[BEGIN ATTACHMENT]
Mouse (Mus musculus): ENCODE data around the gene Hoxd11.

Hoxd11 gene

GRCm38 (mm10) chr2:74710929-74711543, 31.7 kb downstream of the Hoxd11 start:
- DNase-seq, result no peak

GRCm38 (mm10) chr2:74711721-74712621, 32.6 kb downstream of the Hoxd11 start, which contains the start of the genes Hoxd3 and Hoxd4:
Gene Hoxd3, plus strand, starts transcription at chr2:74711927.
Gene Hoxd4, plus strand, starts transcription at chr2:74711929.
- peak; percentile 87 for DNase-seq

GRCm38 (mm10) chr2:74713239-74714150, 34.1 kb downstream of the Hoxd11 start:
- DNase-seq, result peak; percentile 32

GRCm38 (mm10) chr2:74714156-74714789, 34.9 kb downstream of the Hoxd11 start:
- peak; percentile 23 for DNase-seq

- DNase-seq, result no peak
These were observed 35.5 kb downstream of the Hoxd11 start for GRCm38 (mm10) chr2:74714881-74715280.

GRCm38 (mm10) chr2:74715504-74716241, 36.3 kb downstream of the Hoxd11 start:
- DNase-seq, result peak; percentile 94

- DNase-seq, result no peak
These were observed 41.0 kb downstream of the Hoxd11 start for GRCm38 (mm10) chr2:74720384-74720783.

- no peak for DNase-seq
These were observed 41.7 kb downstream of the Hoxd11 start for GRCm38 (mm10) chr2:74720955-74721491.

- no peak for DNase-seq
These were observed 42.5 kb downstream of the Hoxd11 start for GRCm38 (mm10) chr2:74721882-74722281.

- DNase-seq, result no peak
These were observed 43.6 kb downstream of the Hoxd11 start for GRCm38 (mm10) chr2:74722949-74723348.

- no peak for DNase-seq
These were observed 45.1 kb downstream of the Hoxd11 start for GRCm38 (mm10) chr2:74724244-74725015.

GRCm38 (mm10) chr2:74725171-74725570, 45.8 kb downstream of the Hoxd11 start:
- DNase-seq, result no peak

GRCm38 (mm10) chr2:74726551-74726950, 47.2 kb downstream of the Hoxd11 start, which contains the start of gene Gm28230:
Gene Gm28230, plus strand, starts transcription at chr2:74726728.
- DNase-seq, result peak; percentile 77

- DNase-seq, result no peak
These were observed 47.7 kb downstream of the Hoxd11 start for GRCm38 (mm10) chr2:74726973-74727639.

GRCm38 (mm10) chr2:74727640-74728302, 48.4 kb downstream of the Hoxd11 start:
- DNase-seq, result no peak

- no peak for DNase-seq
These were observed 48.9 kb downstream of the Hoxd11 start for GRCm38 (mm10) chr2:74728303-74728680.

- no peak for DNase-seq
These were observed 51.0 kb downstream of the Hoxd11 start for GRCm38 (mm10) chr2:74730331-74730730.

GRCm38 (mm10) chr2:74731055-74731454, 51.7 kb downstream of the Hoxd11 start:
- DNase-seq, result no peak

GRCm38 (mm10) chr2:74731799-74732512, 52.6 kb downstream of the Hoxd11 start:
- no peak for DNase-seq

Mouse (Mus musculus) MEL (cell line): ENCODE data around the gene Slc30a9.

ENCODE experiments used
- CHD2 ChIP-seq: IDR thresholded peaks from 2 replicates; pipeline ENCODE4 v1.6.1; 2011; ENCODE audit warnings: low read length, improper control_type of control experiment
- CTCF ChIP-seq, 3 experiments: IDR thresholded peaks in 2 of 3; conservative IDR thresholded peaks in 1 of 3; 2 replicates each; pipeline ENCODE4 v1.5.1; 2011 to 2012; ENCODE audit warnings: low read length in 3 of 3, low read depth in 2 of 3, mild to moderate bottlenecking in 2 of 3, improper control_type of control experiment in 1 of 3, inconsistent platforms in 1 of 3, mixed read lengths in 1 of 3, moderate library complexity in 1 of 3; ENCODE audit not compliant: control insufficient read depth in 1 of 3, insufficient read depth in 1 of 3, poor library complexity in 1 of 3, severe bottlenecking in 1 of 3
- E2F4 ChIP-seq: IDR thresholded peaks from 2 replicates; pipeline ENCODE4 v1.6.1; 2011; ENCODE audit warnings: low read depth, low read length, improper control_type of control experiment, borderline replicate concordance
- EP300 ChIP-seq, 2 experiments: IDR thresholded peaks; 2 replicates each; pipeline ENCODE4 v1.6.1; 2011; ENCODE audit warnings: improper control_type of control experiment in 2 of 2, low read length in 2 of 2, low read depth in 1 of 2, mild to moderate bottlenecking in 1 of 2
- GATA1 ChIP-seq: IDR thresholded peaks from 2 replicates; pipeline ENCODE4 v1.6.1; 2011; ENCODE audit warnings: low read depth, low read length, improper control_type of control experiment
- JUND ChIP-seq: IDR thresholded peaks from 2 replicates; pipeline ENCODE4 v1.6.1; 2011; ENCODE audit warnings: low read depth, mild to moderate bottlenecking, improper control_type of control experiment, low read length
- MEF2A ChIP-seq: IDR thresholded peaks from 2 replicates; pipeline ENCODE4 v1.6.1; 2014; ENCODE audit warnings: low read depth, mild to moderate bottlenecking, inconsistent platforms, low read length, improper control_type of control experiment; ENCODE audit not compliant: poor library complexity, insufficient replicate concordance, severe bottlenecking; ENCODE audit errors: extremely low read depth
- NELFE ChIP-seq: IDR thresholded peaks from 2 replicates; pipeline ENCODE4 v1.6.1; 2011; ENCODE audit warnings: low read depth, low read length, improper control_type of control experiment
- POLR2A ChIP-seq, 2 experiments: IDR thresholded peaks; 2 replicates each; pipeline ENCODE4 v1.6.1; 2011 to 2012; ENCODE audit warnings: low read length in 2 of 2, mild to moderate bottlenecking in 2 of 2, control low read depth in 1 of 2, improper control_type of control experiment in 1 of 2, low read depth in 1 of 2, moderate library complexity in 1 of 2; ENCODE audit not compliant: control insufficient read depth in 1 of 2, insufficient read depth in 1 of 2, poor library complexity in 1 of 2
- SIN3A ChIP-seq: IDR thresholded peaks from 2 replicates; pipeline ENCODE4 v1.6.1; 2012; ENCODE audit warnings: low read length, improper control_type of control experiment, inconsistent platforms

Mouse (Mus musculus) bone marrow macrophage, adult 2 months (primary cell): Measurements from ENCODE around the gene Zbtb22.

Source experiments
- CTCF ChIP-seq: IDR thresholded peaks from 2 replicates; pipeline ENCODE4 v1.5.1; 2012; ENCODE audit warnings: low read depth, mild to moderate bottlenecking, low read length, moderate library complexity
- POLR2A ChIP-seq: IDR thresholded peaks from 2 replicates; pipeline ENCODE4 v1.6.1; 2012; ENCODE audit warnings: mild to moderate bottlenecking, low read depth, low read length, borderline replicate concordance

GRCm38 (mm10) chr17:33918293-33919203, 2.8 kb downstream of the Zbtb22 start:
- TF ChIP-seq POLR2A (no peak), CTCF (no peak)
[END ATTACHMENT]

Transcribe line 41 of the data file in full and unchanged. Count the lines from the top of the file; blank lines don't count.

- DNase-seq, result no peak